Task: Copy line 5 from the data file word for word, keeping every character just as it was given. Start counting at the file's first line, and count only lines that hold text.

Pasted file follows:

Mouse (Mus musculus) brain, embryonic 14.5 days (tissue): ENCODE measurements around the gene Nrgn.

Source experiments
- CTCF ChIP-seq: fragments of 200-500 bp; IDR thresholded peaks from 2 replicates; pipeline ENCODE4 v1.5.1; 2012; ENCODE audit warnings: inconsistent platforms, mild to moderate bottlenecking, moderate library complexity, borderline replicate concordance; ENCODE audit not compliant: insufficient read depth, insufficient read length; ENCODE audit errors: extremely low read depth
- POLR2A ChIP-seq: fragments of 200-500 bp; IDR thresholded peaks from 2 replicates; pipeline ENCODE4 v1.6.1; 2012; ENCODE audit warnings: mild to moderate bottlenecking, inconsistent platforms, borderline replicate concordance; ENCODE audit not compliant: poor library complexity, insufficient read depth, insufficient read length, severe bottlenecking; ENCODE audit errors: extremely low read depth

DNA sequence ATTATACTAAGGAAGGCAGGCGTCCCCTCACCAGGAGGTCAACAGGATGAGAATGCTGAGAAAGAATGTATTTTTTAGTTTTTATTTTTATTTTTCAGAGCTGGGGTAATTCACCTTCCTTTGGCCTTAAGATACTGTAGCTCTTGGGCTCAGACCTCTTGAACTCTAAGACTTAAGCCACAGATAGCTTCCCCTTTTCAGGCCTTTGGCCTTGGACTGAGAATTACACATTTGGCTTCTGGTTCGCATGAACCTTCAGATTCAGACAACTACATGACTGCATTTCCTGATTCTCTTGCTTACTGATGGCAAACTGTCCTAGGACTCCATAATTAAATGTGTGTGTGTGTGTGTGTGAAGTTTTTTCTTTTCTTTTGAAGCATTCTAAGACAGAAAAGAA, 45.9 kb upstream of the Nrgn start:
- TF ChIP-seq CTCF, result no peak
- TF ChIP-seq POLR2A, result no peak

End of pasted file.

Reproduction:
DNA sequence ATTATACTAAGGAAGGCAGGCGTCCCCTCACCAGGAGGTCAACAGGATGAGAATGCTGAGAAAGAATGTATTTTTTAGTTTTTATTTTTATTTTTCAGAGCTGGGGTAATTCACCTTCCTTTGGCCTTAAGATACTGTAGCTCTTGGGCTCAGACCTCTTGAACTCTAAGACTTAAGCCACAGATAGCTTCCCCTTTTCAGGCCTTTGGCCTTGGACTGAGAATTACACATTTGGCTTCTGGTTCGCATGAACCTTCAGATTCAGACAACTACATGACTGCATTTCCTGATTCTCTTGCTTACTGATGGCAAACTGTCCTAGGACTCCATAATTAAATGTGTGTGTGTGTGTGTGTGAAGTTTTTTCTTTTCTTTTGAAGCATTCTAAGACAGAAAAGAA, 45.9 kb upstream of the Nrgn start: